Which books and pieces of ephemera caught the eye among this week's crop of new listings? A very early biography of Stalin, a protest poster from 1969, and a first edition of an influential poetry volume from the Harlem Renaissance, among others... Stalin: The Career of a Fanatic (First Edition) by Essad-Bey (Pseudonym for Lew Nussimbaum) New York: The Viking Press. Near Fine in Very Good dj. 1932 (c.1931). First American Edition. Hardcover. . (B&W photographs) First published in Germany, this was one of the earliest books about Joseph Stalin. Although probably unreliable as history (the New York Times reviewer characterized the first part of the book, dealing with Stalin's early life, as "rather fictional"), it still painted a persuasive portrait of the dictator's personality and gave a compelling account of his rise to power. The author himself, the subject of Tom Reiss's 2005 biography "The Orientalist," was quite a character: born Lev Nussimbaum, he was a Jew from Azerbaijan who transformed himself into a Muslim prince in Nazi Germany, having earlier escaped the Russian Revolution in a camel caravan. (The claim made in the jacket blurb that he was a "compatriot of Stalin's" was almost certainly bogus.) Writing as "Essad Bey" and "Kurban Said," he became a celebrated adventurer and author of the classic novel "Ali and Nino." And that ain't the half of it. (A 1934 newspaper feature story about "Essad Bey" laid in.) Very scarce, especially in the original jacket. Offered by ... [more]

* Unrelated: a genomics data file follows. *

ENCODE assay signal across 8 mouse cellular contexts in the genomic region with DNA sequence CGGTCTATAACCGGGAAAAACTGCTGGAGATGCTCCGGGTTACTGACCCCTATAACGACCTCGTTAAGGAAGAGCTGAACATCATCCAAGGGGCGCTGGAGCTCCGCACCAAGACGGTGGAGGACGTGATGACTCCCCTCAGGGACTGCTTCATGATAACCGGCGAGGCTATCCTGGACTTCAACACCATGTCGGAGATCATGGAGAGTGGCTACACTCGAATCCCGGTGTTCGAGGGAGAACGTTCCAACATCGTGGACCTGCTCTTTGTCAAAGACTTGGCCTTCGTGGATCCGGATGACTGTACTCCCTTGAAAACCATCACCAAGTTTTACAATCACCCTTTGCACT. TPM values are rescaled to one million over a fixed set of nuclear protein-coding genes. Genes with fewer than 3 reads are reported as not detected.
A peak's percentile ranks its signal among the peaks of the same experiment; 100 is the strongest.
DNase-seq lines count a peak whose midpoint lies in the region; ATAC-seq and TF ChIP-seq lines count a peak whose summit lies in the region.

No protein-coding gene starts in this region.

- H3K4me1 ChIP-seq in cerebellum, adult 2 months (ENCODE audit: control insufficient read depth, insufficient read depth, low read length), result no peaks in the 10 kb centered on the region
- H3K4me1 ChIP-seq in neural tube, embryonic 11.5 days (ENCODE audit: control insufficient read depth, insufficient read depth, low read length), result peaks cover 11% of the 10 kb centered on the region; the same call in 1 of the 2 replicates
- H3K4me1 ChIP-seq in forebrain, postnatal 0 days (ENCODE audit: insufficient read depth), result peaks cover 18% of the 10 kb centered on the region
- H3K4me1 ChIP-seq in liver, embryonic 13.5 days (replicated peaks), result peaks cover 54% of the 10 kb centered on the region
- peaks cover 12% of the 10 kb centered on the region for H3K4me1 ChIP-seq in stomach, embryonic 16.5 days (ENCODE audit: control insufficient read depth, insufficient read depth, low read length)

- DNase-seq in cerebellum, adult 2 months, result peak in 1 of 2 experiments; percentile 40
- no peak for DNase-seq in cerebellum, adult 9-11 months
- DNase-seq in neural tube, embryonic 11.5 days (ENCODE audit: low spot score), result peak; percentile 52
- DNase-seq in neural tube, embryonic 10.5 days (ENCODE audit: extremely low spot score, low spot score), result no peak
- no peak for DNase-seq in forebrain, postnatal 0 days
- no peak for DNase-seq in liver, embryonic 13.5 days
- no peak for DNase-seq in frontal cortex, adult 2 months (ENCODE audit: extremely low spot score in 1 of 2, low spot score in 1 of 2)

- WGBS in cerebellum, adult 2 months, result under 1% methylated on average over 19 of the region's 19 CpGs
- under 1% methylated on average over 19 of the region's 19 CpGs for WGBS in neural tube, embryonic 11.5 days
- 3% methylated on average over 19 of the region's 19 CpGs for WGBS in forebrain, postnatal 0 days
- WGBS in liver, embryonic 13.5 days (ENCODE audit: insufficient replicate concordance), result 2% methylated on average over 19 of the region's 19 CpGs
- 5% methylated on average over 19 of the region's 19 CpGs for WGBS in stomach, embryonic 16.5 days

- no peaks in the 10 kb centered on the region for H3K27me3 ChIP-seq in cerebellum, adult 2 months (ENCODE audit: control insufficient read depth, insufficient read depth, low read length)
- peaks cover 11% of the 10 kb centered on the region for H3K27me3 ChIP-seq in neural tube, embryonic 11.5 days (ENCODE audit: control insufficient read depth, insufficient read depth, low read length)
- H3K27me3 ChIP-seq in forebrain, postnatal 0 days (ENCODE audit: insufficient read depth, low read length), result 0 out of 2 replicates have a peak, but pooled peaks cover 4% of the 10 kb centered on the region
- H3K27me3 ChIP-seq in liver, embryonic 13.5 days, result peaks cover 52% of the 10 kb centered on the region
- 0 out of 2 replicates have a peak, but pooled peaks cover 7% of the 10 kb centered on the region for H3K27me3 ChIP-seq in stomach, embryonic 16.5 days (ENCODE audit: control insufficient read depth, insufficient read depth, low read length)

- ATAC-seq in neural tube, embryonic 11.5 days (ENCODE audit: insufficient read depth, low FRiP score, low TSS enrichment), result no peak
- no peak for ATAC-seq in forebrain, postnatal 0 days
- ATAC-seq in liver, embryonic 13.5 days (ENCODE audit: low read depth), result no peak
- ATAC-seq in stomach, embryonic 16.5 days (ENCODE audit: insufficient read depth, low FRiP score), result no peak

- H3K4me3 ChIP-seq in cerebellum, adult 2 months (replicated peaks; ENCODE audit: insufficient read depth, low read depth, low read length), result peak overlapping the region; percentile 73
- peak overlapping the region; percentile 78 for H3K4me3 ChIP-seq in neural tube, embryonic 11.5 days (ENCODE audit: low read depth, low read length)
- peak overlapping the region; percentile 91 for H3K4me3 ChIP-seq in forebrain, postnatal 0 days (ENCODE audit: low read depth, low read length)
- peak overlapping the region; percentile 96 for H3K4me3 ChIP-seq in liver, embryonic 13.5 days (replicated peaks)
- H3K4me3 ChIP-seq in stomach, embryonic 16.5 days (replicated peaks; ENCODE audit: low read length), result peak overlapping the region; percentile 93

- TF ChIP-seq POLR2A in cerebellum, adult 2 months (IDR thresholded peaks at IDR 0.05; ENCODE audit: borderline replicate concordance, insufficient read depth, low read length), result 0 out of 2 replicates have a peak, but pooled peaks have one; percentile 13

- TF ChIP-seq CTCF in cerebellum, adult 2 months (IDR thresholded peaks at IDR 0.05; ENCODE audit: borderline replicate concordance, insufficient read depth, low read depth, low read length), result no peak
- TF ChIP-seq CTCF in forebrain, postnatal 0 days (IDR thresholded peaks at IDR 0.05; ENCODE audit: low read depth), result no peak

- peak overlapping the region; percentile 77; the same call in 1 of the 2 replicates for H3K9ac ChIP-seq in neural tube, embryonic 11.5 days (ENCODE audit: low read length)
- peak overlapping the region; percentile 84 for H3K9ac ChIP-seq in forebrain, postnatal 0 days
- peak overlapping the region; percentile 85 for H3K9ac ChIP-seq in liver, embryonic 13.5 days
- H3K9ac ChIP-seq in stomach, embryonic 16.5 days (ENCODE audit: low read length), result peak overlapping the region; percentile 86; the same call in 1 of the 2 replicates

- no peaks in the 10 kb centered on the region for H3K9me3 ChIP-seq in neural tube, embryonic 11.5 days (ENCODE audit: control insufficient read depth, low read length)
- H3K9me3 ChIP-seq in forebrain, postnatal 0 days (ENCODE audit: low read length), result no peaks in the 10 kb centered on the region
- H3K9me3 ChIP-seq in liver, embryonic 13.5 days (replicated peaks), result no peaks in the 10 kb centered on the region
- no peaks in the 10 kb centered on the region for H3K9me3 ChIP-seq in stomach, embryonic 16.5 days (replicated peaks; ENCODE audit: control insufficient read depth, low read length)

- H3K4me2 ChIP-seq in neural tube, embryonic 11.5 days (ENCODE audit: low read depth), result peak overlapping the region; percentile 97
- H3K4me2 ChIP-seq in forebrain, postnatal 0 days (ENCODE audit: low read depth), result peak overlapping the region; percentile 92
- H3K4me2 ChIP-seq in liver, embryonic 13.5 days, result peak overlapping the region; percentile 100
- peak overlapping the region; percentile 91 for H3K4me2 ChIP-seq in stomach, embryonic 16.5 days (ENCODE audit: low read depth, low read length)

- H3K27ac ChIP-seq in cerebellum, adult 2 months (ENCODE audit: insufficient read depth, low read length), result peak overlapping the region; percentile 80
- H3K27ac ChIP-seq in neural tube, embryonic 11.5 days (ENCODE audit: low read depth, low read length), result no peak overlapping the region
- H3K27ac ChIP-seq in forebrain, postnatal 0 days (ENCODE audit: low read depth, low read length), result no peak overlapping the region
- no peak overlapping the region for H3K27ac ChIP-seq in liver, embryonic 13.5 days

ABAA-member Kenneth Karmiole has endowed a new research fellowship at his alma mater, the University of California Santa Barbara. This is the second endowment Karmiole has established at UCSB, the first supports the purchase of rare books. Karmiole says that university libraries are becoming increasingly valuable resources, because “Old bookstores are closing left and right, so universities are the great repositories of printed history." A press release from UCSB details how the UCSB library was an important part of setting Karmiole on his career path: As a history major at UCSB in the 1960s, Kenneth Karmiole liked to hang out in used bookstores. He often found scholarly books from the 19th century that sold for $1, and wondered why they weren't worth more. To learn about the academic book business, he sought out UCSB Library's head of collections for advice, and ended up spending a lot of time at the Library. Back then, his first big find as a book trader, Karmiole said, was a stash of scholarly books on Peru purchased at a Santa Barbara garage sale. He bought the entire collection — plus the bookcases they were shelved on — for $16. Alan Grosenheider, Acting University Librarian, said the new fellowship will “provide opportunities for scholars to use our Special Research Collections from a fresh perspective and share their discoveries with the campus community, sparking different approaches or opening new intellectual terrain to explore. I have deep appreciation for... [more]